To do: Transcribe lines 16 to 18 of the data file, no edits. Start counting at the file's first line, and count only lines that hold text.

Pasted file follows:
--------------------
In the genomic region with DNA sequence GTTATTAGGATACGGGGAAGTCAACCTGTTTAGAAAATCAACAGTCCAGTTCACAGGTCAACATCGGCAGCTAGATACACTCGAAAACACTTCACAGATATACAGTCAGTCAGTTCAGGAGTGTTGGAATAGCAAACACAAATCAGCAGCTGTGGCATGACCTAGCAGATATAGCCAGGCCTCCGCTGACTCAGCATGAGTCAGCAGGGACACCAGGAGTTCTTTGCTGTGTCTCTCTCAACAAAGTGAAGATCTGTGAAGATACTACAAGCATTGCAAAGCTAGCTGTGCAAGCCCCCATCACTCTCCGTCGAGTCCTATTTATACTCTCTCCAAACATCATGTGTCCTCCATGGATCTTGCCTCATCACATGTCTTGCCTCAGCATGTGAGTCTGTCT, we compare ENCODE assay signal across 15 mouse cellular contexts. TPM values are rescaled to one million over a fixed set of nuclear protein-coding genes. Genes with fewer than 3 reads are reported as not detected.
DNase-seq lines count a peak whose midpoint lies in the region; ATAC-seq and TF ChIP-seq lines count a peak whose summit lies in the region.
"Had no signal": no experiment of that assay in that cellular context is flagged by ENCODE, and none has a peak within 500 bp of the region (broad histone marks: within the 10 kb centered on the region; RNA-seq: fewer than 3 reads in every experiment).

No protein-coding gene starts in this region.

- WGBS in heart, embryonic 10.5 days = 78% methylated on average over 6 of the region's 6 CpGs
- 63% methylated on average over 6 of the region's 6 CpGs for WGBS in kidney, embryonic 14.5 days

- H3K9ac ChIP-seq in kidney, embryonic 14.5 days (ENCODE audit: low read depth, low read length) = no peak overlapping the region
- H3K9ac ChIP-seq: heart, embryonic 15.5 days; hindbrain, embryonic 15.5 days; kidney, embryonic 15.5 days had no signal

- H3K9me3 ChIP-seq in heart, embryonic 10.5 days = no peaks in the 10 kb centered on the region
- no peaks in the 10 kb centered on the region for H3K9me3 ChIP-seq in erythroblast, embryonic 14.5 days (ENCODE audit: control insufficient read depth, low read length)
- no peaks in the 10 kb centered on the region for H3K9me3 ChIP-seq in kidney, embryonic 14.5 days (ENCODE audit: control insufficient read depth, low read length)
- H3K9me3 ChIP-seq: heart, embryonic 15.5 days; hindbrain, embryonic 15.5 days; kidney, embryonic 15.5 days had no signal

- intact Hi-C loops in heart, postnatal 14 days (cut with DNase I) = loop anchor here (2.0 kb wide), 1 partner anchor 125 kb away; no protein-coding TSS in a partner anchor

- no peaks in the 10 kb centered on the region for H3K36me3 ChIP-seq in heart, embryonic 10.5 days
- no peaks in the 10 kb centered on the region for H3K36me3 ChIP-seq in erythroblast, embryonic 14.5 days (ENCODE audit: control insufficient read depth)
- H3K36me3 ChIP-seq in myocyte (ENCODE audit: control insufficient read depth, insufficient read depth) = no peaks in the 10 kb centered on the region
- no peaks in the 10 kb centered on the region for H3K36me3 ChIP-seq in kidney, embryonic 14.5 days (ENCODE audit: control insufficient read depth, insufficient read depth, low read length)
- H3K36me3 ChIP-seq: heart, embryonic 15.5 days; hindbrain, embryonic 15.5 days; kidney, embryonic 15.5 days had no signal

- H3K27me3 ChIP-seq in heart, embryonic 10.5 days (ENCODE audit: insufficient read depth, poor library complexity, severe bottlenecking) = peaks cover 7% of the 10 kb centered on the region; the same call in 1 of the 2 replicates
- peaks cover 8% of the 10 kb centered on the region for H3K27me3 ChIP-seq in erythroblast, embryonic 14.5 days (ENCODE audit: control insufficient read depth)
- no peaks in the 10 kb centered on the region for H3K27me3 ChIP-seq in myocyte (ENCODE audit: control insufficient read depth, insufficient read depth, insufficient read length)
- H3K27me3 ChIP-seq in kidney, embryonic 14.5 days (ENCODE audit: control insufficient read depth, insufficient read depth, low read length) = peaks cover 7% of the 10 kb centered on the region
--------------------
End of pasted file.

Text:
- H3K36me3 ChIP-seq in myocyte (ENCODE audit: control insufficient read depth, insufficient read depth) = no peaks in the 10 kb centered on the region
- no peaks in the 10 kb centered on the region for H3K36me3 ChIP-seq in kidney, embryonic 14.5 days (ENCODE audit: control insufficient read depth, insufficient read depth, low read length)
- H3K36me3 ChIP-seq: heart, embryonic 15.5 days; hindbrain, embryonic 15.5 days; kidney, embryonic 15.5 days had no signal